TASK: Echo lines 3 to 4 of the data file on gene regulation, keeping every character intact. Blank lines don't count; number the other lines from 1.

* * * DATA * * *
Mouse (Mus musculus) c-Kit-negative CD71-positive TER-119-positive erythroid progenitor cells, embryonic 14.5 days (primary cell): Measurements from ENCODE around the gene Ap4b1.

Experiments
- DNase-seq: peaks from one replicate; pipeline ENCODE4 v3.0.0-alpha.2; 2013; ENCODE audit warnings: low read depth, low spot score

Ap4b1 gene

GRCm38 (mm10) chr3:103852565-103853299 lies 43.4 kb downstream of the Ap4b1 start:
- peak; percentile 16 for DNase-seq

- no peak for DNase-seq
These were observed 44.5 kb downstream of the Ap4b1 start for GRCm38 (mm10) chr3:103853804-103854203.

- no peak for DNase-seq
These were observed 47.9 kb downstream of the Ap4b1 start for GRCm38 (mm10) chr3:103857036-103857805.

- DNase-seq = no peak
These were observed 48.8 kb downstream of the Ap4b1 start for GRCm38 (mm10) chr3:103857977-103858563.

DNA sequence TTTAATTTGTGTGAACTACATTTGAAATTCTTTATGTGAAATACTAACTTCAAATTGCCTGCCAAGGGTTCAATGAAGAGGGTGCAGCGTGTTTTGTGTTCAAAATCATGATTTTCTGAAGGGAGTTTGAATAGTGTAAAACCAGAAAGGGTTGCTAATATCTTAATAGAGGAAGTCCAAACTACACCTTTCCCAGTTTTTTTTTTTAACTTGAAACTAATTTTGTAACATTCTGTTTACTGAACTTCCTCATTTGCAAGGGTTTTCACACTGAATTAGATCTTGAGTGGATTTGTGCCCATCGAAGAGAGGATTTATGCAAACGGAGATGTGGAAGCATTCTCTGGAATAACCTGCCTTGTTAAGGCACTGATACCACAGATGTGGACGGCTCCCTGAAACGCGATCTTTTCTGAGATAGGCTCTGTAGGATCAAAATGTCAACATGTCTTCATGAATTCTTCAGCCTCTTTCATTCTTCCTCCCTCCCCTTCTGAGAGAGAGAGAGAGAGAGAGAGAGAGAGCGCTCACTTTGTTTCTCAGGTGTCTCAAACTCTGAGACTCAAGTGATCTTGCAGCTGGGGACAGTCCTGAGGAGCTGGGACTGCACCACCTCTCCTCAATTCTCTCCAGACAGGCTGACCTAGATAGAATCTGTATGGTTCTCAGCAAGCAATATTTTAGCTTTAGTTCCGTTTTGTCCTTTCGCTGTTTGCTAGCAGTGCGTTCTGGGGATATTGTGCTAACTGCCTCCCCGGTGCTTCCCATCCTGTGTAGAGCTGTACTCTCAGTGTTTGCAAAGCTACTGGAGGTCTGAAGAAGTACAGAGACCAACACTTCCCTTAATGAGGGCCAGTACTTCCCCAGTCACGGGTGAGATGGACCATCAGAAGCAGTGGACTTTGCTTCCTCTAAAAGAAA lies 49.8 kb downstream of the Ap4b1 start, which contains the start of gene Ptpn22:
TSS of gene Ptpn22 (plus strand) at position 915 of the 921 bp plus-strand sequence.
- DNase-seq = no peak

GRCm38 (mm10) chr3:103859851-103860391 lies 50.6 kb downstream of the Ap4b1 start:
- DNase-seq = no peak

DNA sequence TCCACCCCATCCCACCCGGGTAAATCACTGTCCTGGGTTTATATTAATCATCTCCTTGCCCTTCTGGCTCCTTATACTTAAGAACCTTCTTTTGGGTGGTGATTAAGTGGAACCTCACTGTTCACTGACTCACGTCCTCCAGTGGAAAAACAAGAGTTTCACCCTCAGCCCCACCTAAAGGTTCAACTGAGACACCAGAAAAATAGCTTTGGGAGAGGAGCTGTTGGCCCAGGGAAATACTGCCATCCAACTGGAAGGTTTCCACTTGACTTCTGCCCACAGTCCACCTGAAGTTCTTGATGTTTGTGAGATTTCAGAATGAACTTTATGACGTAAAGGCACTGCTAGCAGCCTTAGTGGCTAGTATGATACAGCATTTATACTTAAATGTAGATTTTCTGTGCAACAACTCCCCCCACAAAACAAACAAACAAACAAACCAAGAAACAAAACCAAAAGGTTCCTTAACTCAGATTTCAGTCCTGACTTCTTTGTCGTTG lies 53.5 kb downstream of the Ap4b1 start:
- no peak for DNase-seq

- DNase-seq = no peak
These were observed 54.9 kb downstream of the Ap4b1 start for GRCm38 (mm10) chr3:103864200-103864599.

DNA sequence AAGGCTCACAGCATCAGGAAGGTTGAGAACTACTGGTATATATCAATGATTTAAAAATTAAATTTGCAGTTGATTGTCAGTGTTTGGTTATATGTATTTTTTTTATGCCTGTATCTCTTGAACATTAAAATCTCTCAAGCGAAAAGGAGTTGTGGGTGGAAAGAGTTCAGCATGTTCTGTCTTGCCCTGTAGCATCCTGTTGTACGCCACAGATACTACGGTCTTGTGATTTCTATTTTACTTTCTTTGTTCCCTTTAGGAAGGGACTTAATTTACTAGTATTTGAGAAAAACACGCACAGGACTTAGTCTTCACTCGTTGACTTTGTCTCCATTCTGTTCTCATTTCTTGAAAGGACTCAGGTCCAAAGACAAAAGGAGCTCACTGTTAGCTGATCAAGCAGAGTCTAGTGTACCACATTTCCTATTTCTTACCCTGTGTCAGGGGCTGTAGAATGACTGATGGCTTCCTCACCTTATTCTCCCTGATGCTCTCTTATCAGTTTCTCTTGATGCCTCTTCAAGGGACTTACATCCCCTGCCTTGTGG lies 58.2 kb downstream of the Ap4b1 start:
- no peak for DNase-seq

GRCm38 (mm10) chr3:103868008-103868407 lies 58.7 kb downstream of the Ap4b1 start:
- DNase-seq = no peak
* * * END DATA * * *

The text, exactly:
- DNase-seq: peaks from one replicate; pipeline ENCODE4 v3.0.0-alpha.2; 2013; ENCODE audit warnings: low read depth, low spot score

Ap4b1 gene